To the first member, I mentioned that the father of Jonathan and F.P.F. Temple, who were half-brothers twenty-six years apart in age, also named Jonathan Temple, was a captain in a militia from his hometown of Reading in Middlesex County. As for the Cordero descendant, I had to break the news to him that his understanding that George Workman, a grandson of original Homestead owners William and Nicolasa Workman, was married to María Encarnación Cordero, of Santa Barbara, was wrong. But, a little poking around this evening found some remarkable stories on this tangent that begged for some elaboration here!
George Workman was born in New York in June 1837 and was a plasterer and there is no known connection of the Workman family of the Homestead. He married Encarnación Cordero in Santa Barbara in 1876 and the couple had two daughters, America, born in 1877, and Georgia, born two years later, and a son Robert, born in 1884. The Workmans lived in Los Angeles from about 1879 to the early 1890s and Encarnación filed for divorce in late 1891. America was married in the late 1890s to detective John P. Elms and the couple had a son, but a divorce soon followed and the child remained with Elms. America then married a druggist, Edward C. Will, and lived in Marshall, Iowa until his death in 1909.
With an inheritance from Will of a few thousand dollars, America returned to California and enjoyed, according to news reports, some respite at Coronado Beach next to San Diego, where many well-to-do tourists came to enjoy the sun and sea. While there she met Ulysses S. Grant, Junior, the son of the famed Civil War general and two-term president of the United States.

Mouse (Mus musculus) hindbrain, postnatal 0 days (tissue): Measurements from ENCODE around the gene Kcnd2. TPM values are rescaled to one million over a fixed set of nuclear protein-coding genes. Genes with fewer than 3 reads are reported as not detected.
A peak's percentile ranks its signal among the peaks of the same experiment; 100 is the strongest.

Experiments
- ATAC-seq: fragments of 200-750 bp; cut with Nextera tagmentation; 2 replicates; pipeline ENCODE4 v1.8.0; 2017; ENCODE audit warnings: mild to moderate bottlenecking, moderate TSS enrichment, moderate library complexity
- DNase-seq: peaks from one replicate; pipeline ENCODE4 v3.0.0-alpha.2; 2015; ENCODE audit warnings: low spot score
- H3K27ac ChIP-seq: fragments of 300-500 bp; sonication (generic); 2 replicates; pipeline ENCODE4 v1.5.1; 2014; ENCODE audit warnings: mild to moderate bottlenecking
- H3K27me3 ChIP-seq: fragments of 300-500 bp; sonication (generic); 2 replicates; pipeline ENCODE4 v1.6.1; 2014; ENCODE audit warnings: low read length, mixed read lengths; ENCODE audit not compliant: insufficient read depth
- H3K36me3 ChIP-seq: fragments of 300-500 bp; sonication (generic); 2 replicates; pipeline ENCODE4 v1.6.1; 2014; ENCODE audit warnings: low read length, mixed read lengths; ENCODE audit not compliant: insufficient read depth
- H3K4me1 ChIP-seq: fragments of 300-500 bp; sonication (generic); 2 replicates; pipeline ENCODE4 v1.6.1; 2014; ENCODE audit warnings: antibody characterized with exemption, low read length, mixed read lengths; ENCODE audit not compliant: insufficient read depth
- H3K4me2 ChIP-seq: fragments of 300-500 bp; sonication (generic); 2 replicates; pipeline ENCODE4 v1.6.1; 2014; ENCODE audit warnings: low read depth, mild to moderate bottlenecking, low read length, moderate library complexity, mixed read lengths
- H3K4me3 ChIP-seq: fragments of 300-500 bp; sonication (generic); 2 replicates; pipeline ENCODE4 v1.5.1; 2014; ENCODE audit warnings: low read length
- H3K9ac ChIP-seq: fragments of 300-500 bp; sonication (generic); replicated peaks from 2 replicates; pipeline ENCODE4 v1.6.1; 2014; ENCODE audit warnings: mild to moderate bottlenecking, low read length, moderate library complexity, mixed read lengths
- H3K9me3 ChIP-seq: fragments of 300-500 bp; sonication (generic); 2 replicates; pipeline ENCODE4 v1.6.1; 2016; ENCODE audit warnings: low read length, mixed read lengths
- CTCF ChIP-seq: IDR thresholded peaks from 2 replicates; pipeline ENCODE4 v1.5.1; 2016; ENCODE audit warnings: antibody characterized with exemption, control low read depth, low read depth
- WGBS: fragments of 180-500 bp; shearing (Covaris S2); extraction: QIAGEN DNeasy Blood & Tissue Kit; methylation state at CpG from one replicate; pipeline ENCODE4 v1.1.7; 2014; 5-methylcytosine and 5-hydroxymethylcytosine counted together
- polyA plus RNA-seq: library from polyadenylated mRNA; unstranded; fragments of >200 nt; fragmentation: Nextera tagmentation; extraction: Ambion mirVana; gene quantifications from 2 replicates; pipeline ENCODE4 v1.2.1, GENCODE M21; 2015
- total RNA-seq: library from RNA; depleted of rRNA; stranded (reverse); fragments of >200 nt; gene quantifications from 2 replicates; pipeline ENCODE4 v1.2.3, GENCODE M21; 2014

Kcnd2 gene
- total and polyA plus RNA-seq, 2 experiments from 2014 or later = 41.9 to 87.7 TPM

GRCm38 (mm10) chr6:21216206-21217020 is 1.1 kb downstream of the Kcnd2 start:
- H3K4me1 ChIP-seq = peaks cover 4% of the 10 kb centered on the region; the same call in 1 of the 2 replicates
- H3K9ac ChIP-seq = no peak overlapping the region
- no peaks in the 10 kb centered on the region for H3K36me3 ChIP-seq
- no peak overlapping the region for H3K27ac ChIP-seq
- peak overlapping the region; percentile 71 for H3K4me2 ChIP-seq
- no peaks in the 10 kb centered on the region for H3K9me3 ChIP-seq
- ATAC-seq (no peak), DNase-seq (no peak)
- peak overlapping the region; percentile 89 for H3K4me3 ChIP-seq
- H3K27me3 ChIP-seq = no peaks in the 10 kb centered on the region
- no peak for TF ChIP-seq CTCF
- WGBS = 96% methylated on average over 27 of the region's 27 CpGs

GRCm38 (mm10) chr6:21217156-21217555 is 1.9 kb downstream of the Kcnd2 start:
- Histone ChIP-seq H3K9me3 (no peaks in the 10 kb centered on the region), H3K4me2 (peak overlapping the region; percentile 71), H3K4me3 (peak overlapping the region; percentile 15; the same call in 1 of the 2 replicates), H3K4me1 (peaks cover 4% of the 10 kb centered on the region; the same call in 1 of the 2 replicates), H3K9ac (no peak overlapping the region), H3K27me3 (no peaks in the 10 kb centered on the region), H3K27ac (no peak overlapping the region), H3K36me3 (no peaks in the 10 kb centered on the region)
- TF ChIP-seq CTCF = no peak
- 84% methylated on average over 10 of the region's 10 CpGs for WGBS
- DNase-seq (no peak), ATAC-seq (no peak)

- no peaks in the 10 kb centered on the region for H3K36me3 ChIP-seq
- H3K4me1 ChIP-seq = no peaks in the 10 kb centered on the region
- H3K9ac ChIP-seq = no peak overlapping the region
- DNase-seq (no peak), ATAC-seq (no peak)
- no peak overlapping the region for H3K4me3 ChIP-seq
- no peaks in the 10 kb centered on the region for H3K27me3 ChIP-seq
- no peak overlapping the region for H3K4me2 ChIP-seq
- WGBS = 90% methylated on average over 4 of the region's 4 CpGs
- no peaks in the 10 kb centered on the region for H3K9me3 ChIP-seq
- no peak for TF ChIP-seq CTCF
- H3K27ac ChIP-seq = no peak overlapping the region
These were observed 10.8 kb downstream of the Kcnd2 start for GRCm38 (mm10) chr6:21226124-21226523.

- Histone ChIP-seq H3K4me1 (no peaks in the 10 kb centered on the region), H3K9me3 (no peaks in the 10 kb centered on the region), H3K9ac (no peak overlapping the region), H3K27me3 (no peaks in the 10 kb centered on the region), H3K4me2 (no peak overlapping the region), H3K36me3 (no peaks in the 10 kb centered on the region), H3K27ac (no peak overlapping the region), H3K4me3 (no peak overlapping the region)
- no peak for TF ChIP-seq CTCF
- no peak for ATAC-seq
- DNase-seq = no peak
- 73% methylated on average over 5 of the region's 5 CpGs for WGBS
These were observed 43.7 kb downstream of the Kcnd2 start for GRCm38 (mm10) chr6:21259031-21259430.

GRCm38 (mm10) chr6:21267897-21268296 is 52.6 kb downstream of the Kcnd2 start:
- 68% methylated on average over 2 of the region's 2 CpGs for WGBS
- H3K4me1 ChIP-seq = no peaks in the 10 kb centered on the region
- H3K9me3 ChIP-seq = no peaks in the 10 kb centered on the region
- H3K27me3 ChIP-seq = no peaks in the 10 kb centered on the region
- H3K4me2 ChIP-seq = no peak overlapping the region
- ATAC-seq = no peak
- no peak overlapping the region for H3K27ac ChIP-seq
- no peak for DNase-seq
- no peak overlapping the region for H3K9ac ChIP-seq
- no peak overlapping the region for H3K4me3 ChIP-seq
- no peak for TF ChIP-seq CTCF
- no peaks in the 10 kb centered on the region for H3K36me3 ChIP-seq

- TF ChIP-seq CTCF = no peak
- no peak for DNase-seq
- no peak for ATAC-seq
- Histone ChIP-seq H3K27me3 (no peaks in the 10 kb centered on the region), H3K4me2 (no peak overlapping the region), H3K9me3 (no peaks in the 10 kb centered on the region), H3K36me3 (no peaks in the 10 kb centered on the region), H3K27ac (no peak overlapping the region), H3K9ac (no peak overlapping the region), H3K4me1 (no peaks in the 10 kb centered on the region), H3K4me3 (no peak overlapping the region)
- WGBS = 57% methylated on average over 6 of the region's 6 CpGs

The younger Grant was his father’s secretary at the end of the tumultuous Grant presidency, a lawyer and real estate investor who bought the landmark Horton House hotel in San Diego and replaced it with the U.S. Grant Hotel. He was a widower, his late wife being the daughter of a wealthy Colorado senator named Chaffee and who bore him five children, living in a mansion on Coronado when he met America Will, who was over a quarter century younger.
According to a Virginia news account, “the beautiful young widow found the embattled forces of the conservative Grant clan much more difficult to deal with than the elderly lawyer-financier.” Evidently, this was the case with the Chaffee family and both elements “determined to use every polite means to forestall a marriage.” However, America “armed only with her beauty, her cleverness and her tact,” won the battle.